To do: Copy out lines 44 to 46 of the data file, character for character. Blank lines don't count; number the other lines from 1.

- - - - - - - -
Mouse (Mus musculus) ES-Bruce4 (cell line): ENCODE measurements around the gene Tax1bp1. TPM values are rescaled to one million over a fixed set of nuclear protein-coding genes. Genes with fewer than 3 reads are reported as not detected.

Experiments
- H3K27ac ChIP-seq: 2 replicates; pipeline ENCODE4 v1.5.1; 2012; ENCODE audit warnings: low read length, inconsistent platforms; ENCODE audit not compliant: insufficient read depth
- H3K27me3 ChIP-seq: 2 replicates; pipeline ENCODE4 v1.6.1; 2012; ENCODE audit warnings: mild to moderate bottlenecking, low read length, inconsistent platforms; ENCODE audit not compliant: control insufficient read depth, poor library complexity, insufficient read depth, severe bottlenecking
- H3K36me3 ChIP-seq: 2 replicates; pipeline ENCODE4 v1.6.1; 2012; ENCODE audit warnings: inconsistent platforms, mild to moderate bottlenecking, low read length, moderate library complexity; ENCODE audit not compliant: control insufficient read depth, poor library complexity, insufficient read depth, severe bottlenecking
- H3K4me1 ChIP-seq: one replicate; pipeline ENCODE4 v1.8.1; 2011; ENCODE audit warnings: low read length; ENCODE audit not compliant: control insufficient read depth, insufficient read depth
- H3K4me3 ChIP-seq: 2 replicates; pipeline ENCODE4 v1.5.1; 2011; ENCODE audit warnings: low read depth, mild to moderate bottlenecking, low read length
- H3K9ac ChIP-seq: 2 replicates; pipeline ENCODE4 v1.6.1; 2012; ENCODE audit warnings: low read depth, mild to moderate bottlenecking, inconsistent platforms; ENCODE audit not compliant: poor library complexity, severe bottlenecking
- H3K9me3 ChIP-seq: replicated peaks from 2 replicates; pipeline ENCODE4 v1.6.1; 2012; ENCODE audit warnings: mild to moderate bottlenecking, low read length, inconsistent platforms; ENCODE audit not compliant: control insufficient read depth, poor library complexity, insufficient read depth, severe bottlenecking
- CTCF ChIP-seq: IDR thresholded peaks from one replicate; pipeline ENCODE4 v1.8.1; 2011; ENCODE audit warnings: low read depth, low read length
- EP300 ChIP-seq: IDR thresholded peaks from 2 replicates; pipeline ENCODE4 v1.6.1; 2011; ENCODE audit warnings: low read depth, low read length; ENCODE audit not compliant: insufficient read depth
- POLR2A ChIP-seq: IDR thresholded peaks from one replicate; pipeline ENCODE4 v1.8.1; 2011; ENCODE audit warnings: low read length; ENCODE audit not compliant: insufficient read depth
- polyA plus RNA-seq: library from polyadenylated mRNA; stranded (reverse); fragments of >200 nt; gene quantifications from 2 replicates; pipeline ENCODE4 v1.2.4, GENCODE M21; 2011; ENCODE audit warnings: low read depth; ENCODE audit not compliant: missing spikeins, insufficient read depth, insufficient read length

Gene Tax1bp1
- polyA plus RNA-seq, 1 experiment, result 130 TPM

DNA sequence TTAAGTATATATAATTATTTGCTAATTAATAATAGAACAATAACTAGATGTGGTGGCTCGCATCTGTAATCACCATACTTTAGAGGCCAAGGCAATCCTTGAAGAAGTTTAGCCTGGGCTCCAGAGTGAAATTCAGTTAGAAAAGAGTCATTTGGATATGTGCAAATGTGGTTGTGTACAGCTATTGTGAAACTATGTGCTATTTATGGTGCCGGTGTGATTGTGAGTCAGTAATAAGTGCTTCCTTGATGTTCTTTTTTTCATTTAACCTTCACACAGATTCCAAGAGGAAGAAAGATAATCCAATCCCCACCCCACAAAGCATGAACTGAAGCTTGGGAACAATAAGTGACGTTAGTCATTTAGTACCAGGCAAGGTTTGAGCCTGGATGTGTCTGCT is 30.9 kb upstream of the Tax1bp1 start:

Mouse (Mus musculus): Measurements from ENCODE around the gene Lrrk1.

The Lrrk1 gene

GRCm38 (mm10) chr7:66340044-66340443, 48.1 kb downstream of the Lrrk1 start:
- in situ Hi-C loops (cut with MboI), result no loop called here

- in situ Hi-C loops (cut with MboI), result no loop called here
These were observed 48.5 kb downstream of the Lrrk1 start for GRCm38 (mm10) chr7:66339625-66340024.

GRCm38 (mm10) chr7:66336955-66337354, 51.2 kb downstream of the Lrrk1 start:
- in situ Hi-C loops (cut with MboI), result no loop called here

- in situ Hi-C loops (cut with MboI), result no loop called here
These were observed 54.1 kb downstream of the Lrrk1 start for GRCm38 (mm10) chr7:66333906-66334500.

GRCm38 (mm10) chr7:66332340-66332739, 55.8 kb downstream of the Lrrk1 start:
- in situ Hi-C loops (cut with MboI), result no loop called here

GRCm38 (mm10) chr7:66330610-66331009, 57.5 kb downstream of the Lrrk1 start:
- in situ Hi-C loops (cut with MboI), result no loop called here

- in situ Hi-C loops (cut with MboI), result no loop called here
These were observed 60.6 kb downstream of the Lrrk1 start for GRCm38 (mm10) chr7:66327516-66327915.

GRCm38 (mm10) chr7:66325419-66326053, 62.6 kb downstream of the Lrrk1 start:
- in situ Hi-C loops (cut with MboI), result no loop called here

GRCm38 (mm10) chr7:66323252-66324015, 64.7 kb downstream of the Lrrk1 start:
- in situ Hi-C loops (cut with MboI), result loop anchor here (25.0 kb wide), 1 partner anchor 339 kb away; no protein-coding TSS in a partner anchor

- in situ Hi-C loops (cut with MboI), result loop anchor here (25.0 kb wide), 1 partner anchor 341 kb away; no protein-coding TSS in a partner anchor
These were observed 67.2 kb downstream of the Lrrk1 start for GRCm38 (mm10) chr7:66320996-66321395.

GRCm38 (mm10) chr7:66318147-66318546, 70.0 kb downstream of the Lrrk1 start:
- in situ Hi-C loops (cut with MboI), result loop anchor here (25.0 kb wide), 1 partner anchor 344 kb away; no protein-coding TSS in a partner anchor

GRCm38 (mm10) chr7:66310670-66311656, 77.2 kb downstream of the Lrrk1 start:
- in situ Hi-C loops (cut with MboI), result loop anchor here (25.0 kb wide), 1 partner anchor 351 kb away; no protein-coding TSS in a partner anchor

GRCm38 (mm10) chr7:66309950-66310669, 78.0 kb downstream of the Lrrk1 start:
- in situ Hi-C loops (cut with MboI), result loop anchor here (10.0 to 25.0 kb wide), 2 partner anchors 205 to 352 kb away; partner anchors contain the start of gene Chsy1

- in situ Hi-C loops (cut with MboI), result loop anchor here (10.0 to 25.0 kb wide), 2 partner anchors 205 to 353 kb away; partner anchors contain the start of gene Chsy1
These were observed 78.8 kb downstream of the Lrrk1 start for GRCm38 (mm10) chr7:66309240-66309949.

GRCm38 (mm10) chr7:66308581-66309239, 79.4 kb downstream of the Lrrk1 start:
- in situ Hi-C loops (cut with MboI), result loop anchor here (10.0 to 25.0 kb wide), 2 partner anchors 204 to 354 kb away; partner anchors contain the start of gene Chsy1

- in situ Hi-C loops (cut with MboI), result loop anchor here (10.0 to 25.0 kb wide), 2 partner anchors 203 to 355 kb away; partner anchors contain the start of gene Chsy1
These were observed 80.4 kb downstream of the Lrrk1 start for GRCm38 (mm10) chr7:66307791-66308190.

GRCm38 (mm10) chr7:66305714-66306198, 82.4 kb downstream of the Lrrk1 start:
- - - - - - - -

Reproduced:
- in situ Hi-C loops (cut with MboI), result loop anchor here (10.0 to 25.0 kb wide), 2 partner anchors 205 to 352 kb away; partner anchors contain the start of gene Chsy1

- in situ Hi-C loops (cut with MboI), result loop anchor here (10.0 to 25.0 kb wide), 2 partner anchors 205 to 353 kb away; partner anchors contain the start of gene Chsy1
These were observed 78.8 kb downstream of the Lrrk1 start for GRCm38 (mm10) chr7:66309240-66309949.